As you walk up to your car, you notice something. There's a scratch running from one door to the next. Actually, it's more than a scratch. Clearly someone hit your parked car while you were away. And they didn't even leave a note.
What now? You could just leave your car as is. It might seem like the scratch isn't anything major or you might think that you can live with your car's minor imperfection. And then there are all of the so-called DIY fixes you've read about online. You want to save a few dollars. So you consider fixing your car yourself.
Is it wise, or even cost-effective to fix your car's scratched paint without the help of a pro? In general, the answer to this question is no. Auto body shop professionals know more about cars, paint and application techniques than you do. And that makes the pro the expert. But, you're still tempted by the fast fixes that your see out there. Before you do more damage to your car, take a look at what won't work and why you need to hire a professional who is an expert in auto paint repairs.
Does Toothpaste Work?
Your friend's brother's father-in-law swears by toothpaste. Not just to clean his teeth, but to remove paint scratches. And now you're wondering, "Can it really work?" Wouldn't that be a money-saver? Instead of spending hundreds of dollars at the auto body shop, you could just buy a two-dollar tube of toothpaste.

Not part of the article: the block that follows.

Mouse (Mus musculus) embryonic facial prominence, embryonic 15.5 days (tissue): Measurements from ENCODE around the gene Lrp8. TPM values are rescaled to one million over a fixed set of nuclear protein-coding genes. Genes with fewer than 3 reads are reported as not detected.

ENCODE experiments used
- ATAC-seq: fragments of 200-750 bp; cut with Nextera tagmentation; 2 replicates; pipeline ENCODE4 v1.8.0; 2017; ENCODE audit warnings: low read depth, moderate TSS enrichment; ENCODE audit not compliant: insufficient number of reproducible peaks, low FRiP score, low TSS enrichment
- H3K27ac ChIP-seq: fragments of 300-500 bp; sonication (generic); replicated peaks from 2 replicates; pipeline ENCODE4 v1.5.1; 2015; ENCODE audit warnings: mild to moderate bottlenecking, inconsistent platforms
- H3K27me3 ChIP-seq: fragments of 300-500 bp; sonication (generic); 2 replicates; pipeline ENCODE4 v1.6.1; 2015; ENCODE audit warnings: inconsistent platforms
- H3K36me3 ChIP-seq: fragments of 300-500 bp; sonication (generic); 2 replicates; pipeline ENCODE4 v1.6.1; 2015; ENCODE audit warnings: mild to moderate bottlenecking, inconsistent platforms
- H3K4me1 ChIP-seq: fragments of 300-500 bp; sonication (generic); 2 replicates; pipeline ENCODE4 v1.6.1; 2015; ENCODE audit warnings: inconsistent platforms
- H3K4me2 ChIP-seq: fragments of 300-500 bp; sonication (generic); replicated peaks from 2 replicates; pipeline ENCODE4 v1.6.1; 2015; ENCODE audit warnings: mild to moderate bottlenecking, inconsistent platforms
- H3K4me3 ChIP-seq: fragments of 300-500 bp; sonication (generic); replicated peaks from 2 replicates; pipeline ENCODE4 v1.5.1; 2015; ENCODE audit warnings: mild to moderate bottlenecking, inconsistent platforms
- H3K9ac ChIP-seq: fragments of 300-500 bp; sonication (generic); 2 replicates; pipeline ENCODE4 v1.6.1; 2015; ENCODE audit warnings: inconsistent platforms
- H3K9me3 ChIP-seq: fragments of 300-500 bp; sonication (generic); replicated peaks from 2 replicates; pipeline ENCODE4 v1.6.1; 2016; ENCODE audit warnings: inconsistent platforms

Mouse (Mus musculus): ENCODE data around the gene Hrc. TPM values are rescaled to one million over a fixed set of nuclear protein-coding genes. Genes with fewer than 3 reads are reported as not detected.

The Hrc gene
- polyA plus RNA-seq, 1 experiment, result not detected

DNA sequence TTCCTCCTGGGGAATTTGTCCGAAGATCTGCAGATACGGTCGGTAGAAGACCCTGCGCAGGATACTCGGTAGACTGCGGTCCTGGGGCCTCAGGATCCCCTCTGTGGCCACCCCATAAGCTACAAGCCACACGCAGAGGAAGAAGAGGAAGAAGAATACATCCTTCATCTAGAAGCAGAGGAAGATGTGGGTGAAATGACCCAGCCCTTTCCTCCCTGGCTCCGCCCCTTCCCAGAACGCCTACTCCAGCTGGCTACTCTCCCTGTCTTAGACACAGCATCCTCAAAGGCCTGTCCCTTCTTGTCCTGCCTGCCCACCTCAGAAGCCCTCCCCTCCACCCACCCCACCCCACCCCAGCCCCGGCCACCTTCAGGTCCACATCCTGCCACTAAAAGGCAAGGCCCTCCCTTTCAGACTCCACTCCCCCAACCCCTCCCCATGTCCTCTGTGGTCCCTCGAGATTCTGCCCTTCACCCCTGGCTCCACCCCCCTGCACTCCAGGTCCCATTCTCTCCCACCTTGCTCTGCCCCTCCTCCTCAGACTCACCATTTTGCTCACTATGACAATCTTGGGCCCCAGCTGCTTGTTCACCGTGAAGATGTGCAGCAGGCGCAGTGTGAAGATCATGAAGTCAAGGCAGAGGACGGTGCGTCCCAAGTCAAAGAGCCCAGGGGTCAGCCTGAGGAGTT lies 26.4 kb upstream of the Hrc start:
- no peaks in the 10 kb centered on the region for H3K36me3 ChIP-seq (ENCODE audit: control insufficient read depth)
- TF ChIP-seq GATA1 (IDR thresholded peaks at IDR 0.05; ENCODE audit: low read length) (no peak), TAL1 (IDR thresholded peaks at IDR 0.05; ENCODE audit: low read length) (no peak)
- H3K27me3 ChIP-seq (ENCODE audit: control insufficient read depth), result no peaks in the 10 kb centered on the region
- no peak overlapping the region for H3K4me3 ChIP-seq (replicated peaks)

If toothpaste was a real fix that worked for everyone and every car, no one would ever visit a professional collision center for a scratch or paint repair. Toothpaste is a mild abrasive. That means it can scrub and buff out surface stains on your teeth. When it comes to your car's paint, it might slightly buff away some of the jagged edge of a scratch. But it won't remove it.
Toothpaste might help to remove very small amounts of someone else's paint from your car. But it might also remove some of your paint. And this is the opposite of what you're going for. A scratched area is missing paint and toothpaste won't fill it in. Trying this supposed painting hack may give you a minty-smelling car, but it won't remove or cover-up scratches in the paint.
Will Any Paint Work?
You have a spray paint that kind of looks similar to that cherry red finish that your car has. It would seem convenient to just touch up that small scratch with a spritz of it, right? Probably not.
Unless you have access to the manufacturer's coatings or you're an expert in auto paint, chances are visually matching the color from a swatch on the outside of a can just won't do. The picture on the spray paint may look cherry red, but when it dries on your car, it may not have the exact same tone or sheen as the rest of the paint. This turns your scratch or scuff mark into a noticeable patch of discoloration.
Along with causing discoloration, improper painting technique can result in marks, drips or other permanent imperfections. When it comes down to it, leave the spray coating to the professionals.
Will a Permanent Marker Work?
There's a thin scratch along your car and you've got a permanent marker to fix it with. Again, not a good idea. Just like with the spray paint (or some touch-up paints) a red isn't always a red. The same goes for other colors too.
Filling in a scratch with a marker may cover the metal mark, but it won't fix the problem. It's more likely that it will make a mess and create an even larger problem for you. Put the markers down, and let the pros fix your scratches with real auto paint.
Does your car have a scratch that's in need of a repair? Cambron Body Shop can help.